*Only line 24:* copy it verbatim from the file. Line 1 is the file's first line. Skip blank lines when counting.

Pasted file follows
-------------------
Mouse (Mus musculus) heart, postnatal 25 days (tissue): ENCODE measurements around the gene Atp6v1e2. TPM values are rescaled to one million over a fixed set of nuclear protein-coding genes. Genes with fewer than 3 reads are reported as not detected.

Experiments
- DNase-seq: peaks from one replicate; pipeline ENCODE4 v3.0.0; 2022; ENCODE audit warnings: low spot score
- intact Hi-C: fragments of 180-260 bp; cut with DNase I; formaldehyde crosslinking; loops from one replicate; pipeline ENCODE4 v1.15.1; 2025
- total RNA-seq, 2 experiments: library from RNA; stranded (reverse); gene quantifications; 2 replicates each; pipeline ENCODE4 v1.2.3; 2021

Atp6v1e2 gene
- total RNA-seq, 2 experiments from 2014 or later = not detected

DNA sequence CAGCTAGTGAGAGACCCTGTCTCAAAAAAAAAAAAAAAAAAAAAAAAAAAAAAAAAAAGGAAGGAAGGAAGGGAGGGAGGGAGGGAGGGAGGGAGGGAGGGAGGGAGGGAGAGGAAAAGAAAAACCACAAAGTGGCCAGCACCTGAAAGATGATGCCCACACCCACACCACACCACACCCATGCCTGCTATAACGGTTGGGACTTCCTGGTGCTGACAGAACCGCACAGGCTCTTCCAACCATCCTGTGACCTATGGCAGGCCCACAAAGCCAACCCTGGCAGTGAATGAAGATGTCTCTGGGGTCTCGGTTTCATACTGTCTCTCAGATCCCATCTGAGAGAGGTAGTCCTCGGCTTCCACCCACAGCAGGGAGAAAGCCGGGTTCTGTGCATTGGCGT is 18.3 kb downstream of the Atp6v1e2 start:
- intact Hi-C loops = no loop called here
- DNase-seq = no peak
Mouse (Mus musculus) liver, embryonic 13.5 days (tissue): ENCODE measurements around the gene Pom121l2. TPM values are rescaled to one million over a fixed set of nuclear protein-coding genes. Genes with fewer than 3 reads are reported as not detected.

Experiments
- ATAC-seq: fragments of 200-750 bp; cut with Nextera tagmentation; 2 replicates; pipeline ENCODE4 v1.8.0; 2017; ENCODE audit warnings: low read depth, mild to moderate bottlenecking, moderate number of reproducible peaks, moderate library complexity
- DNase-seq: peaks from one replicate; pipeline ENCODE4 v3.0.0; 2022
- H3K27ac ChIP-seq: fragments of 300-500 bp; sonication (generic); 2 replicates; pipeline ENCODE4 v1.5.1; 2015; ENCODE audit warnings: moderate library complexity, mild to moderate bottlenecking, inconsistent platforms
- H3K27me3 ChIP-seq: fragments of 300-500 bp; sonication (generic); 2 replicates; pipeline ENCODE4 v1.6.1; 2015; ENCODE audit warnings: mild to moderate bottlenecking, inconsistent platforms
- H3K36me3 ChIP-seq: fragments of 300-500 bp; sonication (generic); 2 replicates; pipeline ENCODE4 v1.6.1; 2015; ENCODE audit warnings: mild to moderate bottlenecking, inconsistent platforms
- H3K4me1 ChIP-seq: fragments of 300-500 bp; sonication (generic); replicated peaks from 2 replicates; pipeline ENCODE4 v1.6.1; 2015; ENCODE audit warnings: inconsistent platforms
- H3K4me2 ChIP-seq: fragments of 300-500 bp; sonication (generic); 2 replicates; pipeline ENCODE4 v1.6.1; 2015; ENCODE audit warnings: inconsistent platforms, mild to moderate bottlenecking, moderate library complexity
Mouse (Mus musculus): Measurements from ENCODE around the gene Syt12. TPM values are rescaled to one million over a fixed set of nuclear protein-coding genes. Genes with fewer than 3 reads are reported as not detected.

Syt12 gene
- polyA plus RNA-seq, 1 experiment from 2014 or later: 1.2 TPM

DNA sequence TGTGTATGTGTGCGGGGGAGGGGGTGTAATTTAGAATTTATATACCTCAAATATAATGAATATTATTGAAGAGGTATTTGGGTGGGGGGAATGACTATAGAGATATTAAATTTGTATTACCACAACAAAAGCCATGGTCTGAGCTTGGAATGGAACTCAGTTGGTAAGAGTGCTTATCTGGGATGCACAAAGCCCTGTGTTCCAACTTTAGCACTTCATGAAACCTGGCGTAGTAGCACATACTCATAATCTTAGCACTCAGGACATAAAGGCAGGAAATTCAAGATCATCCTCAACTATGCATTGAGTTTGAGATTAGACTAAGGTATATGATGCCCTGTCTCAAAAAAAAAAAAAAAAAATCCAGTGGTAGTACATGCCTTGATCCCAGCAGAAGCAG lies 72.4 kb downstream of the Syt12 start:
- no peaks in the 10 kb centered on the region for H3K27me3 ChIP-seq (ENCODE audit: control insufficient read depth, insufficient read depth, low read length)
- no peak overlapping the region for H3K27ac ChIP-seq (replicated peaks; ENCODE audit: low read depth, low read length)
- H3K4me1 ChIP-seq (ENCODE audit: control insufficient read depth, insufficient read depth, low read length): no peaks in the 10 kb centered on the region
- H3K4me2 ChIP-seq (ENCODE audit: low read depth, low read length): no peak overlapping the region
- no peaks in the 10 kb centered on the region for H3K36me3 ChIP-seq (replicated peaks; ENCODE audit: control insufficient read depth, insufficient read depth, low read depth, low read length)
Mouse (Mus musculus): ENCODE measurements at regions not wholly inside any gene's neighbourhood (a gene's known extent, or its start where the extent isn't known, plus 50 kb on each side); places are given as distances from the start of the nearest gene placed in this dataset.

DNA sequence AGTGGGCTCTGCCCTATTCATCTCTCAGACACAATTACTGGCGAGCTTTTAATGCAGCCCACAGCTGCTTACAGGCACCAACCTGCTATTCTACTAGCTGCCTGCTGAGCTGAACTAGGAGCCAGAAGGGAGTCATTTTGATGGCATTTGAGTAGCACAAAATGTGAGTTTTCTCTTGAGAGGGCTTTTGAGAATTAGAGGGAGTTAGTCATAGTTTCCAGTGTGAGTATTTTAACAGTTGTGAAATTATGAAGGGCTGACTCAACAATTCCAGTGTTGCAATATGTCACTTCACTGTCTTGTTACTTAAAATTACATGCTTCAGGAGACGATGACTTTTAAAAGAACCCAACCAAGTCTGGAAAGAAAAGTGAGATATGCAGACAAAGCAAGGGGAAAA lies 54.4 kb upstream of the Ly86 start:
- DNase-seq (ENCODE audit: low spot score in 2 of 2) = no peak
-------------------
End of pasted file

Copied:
- no peaks in the 10 kb centered on the region for H3K27me3 ChIP-seq (ENCODE audit: control insufficient read depth, insufficient read depth, low read length)